A simple method of identifying the initial slope of the stress-strain curve (i.e., Young's modulus of the soft tissue) by introducing the pipette aspiration technique is presented. The tissue was assumed to be isotropic and macroscopically homogeneous. Numerical simulations by the linear finite element analysis were performed for the axisymmetric model to survey the effects of friction at the tissue-pipette contact boundary, pipette cross-sectional geometry, relative size of the specimen to the pipette, and the layered inhomogeneity of the specimen tissue. The friction at the contact region had little effect on the measurement of Young's modulus. The configuration of the pipette was shown to affect the measurement for small pipette wall thickness. The measurement also depended on the relative size of the specimen to the pipette for relatively small specimens. The extent of the region contributing to the measurement was roughly twice the inside radius of the pipette. In this region, the maximum stress did not exceed the level of the aspiration pressure, with only minor exceptional locations. Calculation of strain energy components indicated that the major contributions to the deformation under pipette aspiration were by the normal extension and shear deformation in pipette axial direction. Experimental verification of the present method for the isotropic, homogeneous artificial material is also presented.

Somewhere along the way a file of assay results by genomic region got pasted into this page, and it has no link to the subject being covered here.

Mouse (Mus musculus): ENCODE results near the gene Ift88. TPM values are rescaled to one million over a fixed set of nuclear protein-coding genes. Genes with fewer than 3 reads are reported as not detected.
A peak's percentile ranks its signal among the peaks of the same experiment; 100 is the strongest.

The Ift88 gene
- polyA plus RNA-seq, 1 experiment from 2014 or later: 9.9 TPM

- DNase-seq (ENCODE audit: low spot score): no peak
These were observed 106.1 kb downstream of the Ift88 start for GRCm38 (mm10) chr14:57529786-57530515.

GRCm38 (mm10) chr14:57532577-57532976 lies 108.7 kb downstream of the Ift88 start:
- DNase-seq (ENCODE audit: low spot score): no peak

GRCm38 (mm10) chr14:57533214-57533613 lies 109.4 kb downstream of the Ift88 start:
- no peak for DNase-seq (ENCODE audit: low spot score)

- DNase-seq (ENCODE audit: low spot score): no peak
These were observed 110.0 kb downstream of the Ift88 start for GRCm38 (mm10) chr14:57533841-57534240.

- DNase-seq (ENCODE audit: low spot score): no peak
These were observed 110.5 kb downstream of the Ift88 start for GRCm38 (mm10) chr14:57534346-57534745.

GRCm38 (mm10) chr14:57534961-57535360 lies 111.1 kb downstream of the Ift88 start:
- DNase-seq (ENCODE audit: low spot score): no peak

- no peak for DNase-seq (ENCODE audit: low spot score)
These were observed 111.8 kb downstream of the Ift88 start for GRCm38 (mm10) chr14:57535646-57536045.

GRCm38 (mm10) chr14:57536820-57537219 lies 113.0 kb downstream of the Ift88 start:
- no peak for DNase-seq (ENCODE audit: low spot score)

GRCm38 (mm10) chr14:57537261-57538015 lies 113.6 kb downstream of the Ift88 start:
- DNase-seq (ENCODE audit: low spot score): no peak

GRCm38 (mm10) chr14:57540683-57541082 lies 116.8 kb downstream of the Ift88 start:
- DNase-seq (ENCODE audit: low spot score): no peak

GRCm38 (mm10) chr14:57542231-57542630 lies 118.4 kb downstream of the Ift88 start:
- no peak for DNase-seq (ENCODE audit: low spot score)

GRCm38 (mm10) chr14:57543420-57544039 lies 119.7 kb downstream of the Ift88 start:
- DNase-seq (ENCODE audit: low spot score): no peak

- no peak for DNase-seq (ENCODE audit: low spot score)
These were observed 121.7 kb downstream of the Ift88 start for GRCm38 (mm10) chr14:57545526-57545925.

ASJC Scopus subject areas
- Biomedical Engineering